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  • InsideTrack
  • June 01, 2016

    Legal Research: Researching Individuals Online

    Need information on an individual person? Here’s a list of resources to help you get the information you need.

    Beverly Butula

    social media profile

    June 1, 2016 – Frequently our research takes us outside the “legal” world. Locating information on a particular individual is a common example.

    First Step: Gather What You Know

    When conducting a general online search for an individual, it is important to gather all known facts such as age, employment, and address. Remember also that the person may go by more than one name. Professionally they may use one name while using another in a more social setting. For example, William may also go by Bill, Billy, Will, Wm., etc. Do they use their middle initial? Do you know their middle initial? With this in mind, try variations in your search. Take advantage of phrase searching (putting the name in quotes) to limit the number of false hits.

    TIP: To increase accuracy, try a variety of resources and compare information.

    Ask yourself these questions: Is the website an authoritative source (such as a government website)? Does the website indicate where it obtains its information? Can you identify when the website was last updated? Is the same information repeating itself?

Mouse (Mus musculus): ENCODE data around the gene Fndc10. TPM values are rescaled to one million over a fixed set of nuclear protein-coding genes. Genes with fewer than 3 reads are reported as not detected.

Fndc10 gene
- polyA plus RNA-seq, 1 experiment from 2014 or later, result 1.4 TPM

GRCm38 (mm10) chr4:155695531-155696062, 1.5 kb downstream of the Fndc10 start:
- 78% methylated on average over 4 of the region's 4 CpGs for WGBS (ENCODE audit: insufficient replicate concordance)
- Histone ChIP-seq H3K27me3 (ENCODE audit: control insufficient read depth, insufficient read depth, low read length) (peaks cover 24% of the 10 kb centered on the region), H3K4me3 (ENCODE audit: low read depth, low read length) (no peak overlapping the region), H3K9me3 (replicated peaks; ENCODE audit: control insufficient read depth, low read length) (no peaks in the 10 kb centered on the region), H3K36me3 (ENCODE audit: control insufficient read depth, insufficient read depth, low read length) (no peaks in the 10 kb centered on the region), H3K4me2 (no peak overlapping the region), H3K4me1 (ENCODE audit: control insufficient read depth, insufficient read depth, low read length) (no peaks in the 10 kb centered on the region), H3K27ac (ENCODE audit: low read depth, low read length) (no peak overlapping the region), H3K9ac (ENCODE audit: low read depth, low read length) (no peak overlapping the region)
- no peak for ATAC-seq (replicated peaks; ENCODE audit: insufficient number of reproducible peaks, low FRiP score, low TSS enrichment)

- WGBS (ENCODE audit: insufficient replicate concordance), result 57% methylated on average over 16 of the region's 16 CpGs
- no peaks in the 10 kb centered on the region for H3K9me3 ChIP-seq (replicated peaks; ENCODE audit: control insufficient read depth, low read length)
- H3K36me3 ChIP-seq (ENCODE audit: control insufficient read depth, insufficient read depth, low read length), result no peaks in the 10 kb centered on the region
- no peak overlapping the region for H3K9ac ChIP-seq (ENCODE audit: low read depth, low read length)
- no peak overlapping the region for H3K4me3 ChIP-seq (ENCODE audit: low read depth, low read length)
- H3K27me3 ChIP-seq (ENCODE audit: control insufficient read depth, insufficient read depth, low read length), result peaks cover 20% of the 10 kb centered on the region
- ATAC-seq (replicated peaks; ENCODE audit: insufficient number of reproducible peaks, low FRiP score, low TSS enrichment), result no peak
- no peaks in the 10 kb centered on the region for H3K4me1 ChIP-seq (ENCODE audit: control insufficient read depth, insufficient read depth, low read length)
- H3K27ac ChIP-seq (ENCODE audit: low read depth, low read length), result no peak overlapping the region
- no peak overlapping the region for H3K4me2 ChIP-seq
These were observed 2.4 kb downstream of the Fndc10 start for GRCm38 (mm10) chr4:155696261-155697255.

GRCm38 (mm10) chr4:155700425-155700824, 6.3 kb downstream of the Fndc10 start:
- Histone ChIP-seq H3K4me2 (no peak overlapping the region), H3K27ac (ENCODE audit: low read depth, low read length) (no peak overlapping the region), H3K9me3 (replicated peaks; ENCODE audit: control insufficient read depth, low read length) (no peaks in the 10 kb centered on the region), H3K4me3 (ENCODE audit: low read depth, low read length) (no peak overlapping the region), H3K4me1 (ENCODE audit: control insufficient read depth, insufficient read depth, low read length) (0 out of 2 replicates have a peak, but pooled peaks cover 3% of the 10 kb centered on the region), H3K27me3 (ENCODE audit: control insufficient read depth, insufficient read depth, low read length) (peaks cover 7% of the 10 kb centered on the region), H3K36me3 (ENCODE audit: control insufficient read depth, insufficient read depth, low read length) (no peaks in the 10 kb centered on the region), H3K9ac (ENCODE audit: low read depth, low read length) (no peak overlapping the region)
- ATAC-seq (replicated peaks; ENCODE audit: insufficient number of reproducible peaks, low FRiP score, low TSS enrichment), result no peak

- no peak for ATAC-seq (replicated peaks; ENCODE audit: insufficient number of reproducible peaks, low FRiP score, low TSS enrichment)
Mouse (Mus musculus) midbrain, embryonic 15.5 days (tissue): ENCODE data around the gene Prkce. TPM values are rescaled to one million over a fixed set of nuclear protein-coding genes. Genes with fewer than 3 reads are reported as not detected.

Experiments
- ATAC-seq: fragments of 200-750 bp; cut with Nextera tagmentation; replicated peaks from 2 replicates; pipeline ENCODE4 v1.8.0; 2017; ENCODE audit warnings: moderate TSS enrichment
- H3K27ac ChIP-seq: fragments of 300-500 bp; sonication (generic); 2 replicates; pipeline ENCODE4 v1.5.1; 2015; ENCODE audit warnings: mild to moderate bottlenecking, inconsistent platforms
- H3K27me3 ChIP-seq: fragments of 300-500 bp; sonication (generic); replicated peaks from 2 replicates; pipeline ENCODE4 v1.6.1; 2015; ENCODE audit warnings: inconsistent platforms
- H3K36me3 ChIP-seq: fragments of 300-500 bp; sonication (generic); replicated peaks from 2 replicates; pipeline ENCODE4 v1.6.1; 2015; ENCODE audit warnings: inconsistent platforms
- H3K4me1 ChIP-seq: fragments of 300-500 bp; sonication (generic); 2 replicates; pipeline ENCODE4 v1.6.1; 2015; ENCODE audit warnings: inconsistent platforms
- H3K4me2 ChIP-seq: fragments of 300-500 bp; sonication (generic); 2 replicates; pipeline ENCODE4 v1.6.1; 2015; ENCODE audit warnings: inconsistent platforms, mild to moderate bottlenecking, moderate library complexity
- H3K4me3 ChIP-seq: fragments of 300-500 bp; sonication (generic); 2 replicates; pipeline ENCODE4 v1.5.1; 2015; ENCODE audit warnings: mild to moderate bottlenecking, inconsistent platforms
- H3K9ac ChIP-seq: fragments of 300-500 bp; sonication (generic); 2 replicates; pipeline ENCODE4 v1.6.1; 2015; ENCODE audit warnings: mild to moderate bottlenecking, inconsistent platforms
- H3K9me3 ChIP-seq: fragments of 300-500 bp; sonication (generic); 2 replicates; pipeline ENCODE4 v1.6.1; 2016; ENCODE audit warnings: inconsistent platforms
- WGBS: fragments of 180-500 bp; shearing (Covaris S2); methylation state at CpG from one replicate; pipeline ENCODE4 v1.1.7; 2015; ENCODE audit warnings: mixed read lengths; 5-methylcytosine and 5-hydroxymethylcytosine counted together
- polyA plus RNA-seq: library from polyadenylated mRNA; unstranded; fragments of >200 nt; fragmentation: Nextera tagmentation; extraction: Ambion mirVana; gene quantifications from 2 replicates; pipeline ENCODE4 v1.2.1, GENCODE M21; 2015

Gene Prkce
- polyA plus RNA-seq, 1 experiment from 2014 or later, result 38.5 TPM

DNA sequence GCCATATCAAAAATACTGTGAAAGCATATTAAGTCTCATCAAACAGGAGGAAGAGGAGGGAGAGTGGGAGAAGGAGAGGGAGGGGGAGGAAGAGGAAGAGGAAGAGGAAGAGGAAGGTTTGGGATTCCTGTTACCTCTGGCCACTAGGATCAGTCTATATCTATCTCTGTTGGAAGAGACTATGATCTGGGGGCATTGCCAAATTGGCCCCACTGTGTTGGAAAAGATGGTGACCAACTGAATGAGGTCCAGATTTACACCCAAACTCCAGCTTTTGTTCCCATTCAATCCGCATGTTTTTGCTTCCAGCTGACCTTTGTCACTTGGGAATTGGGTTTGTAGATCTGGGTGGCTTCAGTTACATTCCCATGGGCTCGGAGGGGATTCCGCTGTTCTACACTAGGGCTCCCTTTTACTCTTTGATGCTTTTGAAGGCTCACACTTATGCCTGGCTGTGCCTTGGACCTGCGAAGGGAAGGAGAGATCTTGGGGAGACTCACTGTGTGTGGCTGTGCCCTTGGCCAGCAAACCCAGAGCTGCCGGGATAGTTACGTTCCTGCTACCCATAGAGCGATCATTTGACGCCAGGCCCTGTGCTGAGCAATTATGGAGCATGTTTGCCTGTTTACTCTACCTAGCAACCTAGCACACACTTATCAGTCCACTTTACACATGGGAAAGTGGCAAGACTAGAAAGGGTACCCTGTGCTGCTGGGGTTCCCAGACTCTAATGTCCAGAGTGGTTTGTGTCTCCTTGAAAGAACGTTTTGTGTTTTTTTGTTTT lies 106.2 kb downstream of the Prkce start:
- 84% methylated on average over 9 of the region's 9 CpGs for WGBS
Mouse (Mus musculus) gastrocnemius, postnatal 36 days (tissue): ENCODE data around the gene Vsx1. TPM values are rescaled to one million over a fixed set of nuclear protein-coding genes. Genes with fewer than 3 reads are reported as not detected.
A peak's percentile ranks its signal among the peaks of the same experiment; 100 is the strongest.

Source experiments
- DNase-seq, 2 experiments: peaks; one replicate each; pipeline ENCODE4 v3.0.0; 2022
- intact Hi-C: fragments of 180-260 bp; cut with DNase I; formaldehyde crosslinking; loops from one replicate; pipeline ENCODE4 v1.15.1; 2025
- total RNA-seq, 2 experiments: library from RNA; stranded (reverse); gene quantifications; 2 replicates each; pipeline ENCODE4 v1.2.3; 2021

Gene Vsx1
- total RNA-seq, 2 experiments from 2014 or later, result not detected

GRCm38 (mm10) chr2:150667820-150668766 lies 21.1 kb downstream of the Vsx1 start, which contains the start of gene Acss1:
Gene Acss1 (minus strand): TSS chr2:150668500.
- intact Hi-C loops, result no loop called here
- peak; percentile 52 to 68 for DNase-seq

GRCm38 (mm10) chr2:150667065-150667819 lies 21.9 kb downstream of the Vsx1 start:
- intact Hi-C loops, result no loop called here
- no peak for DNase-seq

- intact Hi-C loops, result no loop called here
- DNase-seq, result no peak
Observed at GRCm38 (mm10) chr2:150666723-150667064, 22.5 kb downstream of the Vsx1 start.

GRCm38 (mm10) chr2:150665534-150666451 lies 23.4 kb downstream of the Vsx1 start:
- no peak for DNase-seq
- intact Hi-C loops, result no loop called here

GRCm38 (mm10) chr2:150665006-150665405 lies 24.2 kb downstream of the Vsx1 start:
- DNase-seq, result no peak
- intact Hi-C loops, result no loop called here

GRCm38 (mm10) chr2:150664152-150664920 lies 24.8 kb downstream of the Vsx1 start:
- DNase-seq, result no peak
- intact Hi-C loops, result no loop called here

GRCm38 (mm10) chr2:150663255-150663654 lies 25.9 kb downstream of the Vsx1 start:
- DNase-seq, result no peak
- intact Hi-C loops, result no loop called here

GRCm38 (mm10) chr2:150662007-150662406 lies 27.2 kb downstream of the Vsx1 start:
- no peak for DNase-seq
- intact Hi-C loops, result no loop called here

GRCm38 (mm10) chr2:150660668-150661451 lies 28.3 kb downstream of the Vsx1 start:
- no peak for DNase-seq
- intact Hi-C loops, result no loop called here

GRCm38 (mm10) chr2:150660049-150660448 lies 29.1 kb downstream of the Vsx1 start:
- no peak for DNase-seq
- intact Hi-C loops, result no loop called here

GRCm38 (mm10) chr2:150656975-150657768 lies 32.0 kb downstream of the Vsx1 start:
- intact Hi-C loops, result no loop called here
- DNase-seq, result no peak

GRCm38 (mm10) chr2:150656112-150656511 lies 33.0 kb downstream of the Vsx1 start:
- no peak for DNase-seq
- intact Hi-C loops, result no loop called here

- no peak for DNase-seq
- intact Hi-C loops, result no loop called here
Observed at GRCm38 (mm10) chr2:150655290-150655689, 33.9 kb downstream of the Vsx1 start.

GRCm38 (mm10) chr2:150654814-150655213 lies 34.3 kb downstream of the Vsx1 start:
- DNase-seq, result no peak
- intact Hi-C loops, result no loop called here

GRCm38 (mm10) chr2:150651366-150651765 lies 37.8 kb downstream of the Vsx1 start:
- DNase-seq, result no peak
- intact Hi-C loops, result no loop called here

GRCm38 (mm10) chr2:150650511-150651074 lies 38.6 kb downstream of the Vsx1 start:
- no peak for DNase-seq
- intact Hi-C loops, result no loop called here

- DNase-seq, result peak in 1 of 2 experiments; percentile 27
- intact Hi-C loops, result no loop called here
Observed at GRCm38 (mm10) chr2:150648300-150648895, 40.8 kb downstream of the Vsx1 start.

For example, five websites list an individual living in Ashland and one lists them as living in Appleton. Verify and cross-reference information as it is obtained. Try searching yourself to get an idea of the currency and correctness of the data.

    Resources: Paid Options

    There are several quality subscription-based resources that can assist in this process and – depending upon your needs, contract, and budget – these options may be the most effective approach. A sampling of paid options include Lexis, Westlaw, TLO, Accurint, Avention, and Bloomberg.

    Bev ButulaBev Butula is Director of Library of Services at Davis & Kuelthau, Milwaukee. She is a past president of the Law Librarians Association of Wisconsin (LLAW) and was formerly a litigation paralegal. LLAW's Public Relations Committee coordinates regular contributions by its members to InsideTrack.

    A researcher may choose, however, to begin an investigation by selecting one of numerous free online resources available on the web. Keep in mind that using these resources, although of little or no monetary expense, can be a time-consuming process.

    Free Online Resources

    There are numerous free online resources for gathering information on individuals.

    The following is a small sampling, based on specific examples, to assist with this type of investigative research.

    Where to look depends upon why the research is being conducted (e.g., expert, opposing counsel, key company executives, asset search, process service, criminal activity) and what is already known about the individual (e.g., owns property).

    Online Telephone Directories & Social Media Sites

    Searchers may initially begin their research in AnyWho,, ZabaSearch, or just put the name in a general search engine such as Google or Bing. However, the information provided may be limited, and some websites may require payment for a “complete picture.” Conducting a search in LinkedIn, Facebook, Spokeo, or Pipl may offer additional information, such as employment.